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26 July 2017 14:38 (South Africa)
Politics

19 March: President Obama’s healthcare bill at watershed

  • Branko Brkic
    branko3048 a ray
    Branko Brkic

    Brkic is the founder and editor of The Daily Maverick.

    He has edited magazines on business and politics, technology, and wildlife. He has also published fiction and non-fiction books, most of them in Serbian. Though he has never pretended to be a reporter, his wide knowledge of politics (especially in America), combined with his experiences in a disintegrating Yugoslavia, gives him an unusual outlook on events in South Africa.

    Despite the vowel-poor surname, he tells anyone who asks that he hails from Hyde Park, Johannesburg, having spent most of his adult life in South Africa.

    Recent columns:

  • Politics
obama biden healthcare

Also today: Atlantic Bluefin tuna gets the death sentence; Pakistan’s arrest of Taliban leaders stymies secret talks with UN; US and Russians clash over Iranian nuclear ambitions; Netanyahu to meet Clinton in Washington over settlements row; Davy Crockett passes over the final frontier; Viacom files copyright claim against YouTube and Google.

President Obama’s healthcare bill at watershed

US

US Democrats have concocted a $940 billion healthcare bill that’s headed for a climactic vote this weekend. They’ve thrown fresh billions into insurance subsidies for consumers, while adding a $250 rebate for older folk facing high costs for prescription drugs. The bill’s so important to President Barack Obama, that he cancelled a trip to Asia in favour of last-minute lobbying. The legislation’s been 16 months in the making and is designed to bring another 30 million or so uninsured Americans into the healthcare net, while having the salutary effect of cutting federal debt by an estimated $138 billion over the next 10 years. But the Republicans hate it, because by 2014 most Americans will be required to buy mandatory healthcare insurance to fund the programme. At the same time lower-income families will get government help to cut their healthcare costs, and large companies will face fines if they don’t provide decent coverage for their employees. The GOP reckons that’s interfering in the market, and is the equivalent of “big government” tax. Photo: Reuters.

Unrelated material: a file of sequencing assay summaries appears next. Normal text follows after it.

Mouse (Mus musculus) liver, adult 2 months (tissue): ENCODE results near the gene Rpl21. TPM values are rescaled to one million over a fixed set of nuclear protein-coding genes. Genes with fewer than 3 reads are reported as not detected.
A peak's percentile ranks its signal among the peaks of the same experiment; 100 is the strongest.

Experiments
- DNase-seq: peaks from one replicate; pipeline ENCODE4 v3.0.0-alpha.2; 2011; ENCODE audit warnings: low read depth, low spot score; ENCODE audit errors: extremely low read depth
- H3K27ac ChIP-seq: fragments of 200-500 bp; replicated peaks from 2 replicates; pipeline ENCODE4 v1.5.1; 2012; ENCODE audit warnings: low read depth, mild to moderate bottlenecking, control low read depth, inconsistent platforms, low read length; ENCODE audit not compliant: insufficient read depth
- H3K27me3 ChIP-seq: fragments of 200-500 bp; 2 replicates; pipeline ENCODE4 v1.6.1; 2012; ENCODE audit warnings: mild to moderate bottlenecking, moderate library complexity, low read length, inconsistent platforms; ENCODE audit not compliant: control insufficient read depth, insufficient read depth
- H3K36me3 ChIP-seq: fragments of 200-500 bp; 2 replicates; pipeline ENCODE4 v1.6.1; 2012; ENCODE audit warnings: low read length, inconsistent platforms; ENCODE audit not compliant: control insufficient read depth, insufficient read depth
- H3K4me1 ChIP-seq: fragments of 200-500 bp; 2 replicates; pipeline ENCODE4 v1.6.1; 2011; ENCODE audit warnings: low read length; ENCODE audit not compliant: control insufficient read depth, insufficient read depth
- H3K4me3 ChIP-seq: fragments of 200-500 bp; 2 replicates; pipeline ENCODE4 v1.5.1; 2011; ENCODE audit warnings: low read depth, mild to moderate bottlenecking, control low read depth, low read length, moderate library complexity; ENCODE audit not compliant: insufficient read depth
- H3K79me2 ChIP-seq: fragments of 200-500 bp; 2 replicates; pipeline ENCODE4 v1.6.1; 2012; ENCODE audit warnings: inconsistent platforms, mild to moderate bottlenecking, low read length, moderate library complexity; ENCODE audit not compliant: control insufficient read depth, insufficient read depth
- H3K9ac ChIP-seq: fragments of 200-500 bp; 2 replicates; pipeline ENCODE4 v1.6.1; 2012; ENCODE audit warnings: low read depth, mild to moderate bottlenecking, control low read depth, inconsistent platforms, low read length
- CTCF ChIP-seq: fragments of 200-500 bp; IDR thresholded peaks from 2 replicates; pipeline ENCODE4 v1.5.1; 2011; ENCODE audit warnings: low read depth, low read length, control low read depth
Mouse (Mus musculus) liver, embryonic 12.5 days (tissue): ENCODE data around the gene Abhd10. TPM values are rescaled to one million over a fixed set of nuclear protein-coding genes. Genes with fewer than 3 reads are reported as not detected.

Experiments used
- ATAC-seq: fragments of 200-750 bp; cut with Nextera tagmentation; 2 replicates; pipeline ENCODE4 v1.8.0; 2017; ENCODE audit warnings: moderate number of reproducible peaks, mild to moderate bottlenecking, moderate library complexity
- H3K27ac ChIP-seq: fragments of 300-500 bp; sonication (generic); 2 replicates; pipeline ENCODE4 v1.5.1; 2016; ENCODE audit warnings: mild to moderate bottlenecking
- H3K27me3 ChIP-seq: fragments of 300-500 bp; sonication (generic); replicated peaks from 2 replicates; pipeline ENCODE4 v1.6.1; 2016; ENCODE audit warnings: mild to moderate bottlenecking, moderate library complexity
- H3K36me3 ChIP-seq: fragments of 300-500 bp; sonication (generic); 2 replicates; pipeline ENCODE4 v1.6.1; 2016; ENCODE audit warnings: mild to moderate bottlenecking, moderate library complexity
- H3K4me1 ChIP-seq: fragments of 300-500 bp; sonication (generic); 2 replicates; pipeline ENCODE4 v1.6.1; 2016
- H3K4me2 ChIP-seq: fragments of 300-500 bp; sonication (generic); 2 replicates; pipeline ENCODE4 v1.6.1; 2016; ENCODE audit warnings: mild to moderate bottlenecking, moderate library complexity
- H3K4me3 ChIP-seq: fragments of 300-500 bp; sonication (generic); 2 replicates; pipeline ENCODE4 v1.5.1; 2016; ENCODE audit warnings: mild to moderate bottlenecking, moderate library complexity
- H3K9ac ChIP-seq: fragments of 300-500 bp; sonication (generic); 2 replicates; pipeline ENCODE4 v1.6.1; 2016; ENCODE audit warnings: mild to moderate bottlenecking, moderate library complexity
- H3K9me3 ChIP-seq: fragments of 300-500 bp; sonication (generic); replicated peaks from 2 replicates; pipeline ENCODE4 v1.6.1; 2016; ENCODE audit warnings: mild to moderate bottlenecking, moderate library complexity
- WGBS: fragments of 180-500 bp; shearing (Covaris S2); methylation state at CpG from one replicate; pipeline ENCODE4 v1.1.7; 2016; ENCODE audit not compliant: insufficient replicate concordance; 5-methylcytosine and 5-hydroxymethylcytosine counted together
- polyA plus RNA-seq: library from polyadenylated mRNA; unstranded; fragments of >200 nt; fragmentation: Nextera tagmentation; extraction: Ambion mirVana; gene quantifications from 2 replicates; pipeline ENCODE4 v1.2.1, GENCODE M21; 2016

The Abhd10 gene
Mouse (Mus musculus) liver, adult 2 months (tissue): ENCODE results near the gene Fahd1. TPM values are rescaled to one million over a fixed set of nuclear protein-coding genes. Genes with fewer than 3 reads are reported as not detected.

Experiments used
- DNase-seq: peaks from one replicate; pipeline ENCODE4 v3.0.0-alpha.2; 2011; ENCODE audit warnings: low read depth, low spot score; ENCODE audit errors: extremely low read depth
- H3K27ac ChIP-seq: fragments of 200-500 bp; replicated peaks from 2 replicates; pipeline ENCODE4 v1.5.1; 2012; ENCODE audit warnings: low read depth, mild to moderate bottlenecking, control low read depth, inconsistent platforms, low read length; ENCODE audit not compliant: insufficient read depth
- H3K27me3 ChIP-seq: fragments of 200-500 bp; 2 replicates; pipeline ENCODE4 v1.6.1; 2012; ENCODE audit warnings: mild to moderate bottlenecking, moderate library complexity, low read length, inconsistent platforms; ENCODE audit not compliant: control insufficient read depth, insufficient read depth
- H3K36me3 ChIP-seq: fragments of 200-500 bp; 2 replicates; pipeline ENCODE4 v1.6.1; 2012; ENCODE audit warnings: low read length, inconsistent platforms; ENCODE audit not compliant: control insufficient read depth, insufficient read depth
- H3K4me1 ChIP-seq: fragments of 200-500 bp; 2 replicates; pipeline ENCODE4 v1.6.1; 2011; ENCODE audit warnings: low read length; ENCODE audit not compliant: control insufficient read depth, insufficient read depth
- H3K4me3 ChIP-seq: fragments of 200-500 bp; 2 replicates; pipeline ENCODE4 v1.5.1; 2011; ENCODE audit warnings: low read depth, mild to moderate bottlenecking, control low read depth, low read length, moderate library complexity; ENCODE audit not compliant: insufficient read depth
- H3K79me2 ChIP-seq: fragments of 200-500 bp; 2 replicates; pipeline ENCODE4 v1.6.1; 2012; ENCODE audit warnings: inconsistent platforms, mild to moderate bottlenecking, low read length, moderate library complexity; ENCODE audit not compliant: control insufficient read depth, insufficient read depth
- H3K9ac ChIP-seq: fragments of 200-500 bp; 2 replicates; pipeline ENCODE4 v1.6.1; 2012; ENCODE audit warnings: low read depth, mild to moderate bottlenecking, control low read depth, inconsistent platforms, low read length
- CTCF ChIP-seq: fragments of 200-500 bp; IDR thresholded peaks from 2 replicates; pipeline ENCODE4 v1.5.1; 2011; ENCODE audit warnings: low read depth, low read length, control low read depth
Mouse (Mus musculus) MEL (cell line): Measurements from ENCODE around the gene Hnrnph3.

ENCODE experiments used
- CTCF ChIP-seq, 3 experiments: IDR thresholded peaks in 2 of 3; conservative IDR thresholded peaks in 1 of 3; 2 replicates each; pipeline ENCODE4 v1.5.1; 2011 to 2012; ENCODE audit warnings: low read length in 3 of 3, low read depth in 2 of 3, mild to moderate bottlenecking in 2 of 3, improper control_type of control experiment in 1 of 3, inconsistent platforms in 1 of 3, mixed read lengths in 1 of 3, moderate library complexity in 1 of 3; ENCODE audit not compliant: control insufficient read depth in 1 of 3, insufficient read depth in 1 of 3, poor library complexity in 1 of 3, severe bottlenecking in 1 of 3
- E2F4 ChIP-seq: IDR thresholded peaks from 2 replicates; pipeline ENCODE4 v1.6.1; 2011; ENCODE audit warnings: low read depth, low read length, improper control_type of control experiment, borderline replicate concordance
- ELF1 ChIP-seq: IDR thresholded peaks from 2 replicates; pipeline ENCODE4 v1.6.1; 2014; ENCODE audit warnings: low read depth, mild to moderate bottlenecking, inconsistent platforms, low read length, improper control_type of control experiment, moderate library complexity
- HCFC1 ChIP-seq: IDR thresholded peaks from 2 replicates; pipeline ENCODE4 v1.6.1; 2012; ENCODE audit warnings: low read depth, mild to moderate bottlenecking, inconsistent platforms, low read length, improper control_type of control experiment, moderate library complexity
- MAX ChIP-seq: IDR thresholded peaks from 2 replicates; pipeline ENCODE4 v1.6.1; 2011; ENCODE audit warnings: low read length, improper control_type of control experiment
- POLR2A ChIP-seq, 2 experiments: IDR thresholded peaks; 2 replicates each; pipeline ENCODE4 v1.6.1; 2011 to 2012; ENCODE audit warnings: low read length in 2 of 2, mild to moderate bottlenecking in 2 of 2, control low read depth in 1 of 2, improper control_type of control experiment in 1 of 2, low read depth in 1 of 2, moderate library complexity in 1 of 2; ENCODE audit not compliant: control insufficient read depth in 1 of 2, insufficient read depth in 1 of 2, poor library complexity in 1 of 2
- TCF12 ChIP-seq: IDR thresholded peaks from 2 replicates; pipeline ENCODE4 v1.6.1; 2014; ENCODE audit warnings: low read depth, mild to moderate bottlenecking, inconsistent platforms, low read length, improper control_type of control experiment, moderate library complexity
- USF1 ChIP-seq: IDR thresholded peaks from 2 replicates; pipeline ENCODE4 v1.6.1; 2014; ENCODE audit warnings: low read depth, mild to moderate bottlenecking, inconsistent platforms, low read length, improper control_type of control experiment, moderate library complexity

Read more: AP, The Washington Post

 

Atlantic Bluefin tuna gets the death sentence

Qatar

The world’s sushi lovers and those who adore seared tuna with cracked black pepper can celebrate, now that a proposal to ban international trade in Atlantic Bluefin tuna has been rejected by Japan, Canada and many poor nations who say a ban would devastate fishing economies. But seeing as stocks of the magnificent fish have fallen by about 85% since industrial fishing began, they can also expect to pay a lot more for their favourite dish in future. Shortly, no amount of money will satisfy their cravings, as the species exits the oceans forever. Dear little Monaco, the home of international gamblers, tabled a motion to ban tuna “murder” at the latest meeting of the Convention on International Trade in Endangered Species in Qatar. It said current protection measures weren’t strict enough to ensure the species' survival. It sounds like Monaco placed its bet right, as the fish met the scientific criteria for a complete ban. But human stupidity won the day. So much for fish being brain-food.